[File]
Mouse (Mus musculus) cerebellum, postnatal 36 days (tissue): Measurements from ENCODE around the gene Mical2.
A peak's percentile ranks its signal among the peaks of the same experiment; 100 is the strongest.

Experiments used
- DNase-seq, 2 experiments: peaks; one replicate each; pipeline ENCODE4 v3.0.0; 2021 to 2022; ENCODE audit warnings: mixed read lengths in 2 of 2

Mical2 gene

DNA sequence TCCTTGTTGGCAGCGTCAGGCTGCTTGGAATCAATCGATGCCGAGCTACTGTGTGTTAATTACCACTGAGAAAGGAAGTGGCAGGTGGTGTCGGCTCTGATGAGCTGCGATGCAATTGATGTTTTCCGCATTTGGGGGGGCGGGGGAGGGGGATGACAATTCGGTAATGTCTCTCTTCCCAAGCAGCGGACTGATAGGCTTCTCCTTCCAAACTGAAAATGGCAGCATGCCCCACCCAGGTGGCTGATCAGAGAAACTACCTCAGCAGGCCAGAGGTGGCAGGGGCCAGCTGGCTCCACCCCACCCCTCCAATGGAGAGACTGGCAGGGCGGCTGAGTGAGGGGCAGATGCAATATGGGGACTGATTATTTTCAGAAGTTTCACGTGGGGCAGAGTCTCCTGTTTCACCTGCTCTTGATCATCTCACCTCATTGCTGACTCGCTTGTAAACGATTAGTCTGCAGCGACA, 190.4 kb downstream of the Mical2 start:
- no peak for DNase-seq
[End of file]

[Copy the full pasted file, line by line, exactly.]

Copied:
Mouse (Mus musculus) cerebellum, postnatal 36 days (tissue): Measurements from ENCODE around the gene Mical2.
A peak's percentile ranks its signal among the peaks of the same experiment; 100 is the strongest.

Experiments used
- DNase-seq, 2 experiments: peaks; one replicate each; pipeline ENCODE4 v3.0.0; 2021 to 2022; ENCODE audit warnings: mixed read lengths in 2 of 2

Mical2 gene

DNA sequence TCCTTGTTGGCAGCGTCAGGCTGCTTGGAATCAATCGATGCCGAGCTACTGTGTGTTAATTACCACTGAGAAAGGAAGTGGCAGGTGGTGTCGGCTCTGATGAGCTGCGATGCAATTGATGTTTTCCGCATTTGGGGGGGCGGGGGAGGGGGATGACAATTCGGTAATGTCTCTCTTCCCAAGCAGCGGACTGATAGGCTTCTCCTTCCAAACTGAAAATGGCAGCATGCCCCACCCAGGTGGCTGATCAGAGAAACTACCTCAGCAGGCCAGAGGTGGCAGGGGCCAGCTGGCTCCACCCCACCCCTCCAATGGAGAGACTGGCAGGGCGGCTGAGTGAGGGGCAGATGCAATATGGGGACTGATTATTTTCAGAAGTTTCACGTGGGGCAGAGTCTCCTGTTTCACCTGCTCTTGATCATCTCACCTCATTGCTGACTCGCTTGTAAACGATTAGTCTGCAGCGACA, 190.4 kb downstream of the Mical2 start:
- no peak for DNase-seq